“Dear Chick on the Fourth Floor, WHY DON’T YOU LOVE ME?



Or at least that’s what I’ve thought about writing on her dry-erase board. If you think that sounds kind of creepy, it’s because it does. But I promise it makes complete sense. Allow me to explain the situation.

Encounter #1: The scene: Swing Space courtyard, front gate. An unsuspecting young lass is coming down the path. We’re both leaving the courtyard. I’m thinking, meh, I could spare the extra seconds to sprinkle some gate-holding kindness. She’s wearing headphones and is dressed for the gym. She’s getting closer, but still hasn’t shot me the quintessential, “Oh, thanks for holding the gate for me, I’ll be there in just a second” glance. Three yards. Hey lady, you’re cutting it close. Two … one … let’s just skip ahead to the part where I’m appalled. She walks right past me and doesn’t so much as shift her lofty nose my way. I’m taken aback, but I give her the benefit of the doubt. We’ll let this one slide.

Encounter #2: This time, there is no gym attire and we’re both entering the courtyard. I scan my ID, open the gate and put on my friendliest mystique: a little smile action, some head tiltage. I hold my position, despite how slowly she’s walking. C’mon girly, I got you. Bask in my abounding benevolence.

One and a half guesses as to what happens next.

Not only does she not look at me — she turns away.


Ok, Grumpy McSourson, we’ll play that game.

Encounter #3: Game time. This time, we’re at the actual door of Swing. I’m grilling her. It’s impossible for her not look at me once she looks up when she gets to the top of the stairs. She’s got to look at me now (unless she wants to walk straight into the door).

She doesn’t look up.


I’m past being annoyed or confused. I just want to know what her deal is. She’s ahead of me as we walk up the stairs and keeps going after we pass my floor. For some reason, I follow. I figure, hey, if you’re not going to acknowledge my presence in life, I’m going to find out who you are.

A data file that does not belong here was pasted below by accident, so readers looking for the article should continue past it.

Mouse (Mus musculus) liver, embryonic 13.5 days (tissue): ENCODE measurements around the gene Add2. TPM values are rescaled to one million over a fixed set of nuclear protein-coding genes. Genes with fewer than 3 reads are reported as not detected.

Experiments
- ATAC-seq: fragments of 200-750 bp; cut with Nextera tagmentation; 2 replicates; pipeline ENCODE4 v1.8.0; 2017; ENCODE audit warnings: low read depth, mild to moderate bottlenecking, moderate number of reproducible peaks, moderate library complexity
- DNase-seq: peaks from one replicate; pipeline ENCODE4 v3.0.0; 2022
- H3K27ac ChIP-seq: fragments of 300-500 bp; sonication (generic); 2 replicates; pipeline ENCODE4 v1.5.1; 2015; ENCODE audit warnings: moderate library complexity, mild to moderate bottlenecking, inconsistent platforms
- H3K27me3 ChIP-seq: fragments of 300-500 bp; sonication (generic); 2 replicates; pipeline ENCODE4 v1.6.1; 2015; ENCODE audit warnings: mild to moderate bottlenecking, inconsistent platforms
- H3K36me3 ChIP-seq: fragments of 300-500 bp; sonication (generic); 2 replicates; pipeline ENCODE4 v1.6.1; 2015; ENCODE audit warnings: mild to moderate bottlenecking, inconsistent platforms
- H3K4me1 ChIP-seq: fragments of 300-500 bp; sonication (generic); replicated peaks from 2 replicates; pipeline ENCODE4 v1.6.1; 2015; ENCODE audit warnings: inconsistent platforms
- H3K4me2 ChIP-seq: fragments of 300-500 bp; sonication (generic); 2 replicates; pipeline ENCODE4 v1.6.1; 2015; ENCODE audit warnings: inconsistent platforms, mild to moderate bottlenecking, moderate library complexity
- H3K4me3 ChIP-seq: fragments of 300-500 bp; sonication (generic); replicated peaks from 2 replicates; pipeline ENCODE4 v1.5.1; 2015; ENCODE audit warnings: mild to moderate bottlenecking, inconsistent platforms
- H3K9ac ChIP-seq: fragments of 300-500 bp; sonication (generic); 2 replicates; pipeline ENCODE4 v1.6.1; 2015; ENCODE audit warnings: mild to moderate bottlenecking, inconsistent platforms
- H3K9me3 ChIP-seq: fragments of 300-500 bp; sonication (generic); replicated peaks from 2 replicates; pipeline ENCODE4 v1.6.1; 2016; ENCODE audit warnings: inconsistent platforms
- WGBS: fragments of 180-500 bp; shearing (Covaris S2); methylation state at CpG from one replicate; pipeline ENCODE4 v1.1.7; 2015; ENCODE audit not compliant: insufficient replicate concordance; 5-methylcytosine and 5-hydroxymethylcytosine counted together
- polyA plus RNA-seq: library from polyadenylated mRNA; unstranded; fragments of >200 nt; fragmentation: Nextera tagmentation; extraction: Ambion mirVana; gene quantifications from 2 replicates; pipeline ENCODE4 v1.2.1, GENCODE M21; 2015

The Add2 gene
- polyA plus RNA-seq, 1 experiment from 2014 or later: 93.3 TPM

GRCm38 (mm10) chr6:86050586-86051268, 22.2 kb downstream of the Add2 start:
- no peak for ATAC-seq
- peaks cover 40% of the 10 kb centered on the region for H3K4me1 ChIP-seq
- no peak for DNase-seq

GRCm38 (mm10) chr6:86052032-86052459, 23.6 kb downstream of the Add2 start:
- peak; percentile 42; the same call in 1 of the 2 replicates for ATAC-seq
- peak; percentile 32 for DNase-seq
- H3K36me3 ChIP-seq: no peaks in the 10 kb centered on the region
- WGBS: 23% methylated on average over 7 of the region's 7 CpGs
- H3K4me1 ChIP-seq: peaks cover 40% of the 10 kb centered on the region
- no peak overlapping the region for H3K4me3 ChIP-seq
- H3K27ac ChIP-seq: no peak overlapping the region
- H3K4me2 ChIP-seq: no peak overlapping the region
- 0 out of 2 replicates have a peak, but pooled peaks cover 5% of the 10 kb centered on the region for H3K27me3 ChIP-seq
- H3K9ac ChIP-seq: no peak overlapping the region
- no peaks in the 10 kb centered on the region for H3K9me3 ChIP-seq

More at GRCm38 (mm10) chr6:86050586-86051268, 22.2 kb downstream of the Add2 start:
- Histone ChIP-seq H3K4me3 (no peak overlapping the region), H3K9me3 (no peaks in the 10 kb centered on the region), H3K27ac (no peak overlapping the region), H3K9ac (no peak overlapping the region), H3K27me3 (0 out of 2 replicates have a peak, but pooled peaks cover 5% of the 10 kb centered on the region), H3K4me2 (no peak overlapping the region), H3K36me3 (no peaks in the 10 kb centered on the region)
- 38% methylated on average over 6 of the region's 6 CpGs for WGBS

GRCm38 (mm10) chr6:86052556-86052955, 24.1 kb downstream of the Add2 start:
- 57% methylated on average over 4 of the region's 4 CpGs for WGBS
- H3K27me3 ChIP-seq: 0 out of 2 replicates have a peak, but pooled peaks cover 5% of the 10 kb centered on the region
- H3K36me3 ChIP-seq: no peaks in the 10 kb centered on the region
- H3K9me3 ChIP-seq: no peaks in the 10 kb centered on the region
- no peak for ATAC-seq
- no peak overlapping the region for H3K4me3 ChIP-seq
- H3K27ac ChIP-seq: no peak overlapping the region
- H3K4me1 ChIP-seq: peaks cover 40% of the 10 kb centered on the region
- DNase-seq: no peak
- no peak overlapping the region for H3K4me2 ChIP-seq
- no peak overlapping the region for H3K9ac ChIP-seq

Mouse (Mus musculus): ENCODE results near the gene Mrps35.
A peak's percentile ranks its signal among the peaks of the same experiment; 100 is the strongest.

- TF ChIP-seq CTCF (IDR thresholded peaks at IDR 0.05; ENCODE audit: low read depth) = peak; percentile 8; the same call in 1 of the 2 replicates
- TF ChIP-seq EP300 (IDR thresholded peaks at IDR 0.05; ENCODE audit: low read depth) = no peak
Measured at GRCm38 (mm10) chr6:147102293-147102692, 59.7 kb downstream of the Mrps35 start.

We get to the fourth floor; she turns one way, I turn the other. I hear a door open and close and turn around to see the names on the dry-erase board next to it. Yeah what, son? — You don’t want to acknowledge me? I know where you live!

Then I realized there was something very odd about this situation (besides me). One girl’s strangeness had mangled an act of courtesy into stalker behavior.

I promise I’m not a real stalker, I was only following the rules! How can you hate on someone for being a good citizen!

The rules of the gate-holding game are simple: It’s all about commitment; hesitation is for losers and the weak.

Let’s get one thing straight: no one expects you to hold the gate for them. We understand that you need to get on with your life, and we don’t really want to run ahead so that you don’t have to hold the gate as long. But that doesn’t mean you shouldn’t follow some necessary guidelines.

If you don’t want to hold the gate for someone, you have to commit to that. Then, there are two options.

Option A: Don’t look back. You can’t be held accountable for someone you didn’t see. If you’re really insecure, pretend to check something important on your cellphone. We all know you have urgent messages awaiting you at every given moment.

Option B: If you do look back, see someone, and don’t want to wait around, just throw a little acknowledgement her way. Rock a little head nod, maybe a small pinkie wave to say “I’m delightful, but I’ve got to run!” and be on your merry way.

If you’ve got time for kindness, it gets a little more complicated. First, ascertain distance. Four or five yards is usually considered close enough to solicit gate holding action. Then it’s time for astutely timed eye contact — this occurs at the three yard benchmark. If you’re going to throw in a greeting, two yards is the distance to do it; it gives the target time to respond just as they reach the gate. Beautiful.

A couple days ago, my nemesis and I met yet again at our special spot. Despite the pulls of reason, I stopped and held the gate. Call me a masochist. Let me paint a little picture: The gate is set such that the green button which opens it is just past the doorway. You must pass the gate to hit the green button and then retrace your steps to exit.

I stand holding open the gate and she walks right past me to press the green button.


At that moment, I let go and walked away. Forever.

I give up, chick. Maybe you’ll read this, maybe you won’t. But I know where you live.

Expect a fruit basket.

Kristen Ng is a sophomore in Jonathan Edwards College. Her column runs on alternate Mondays.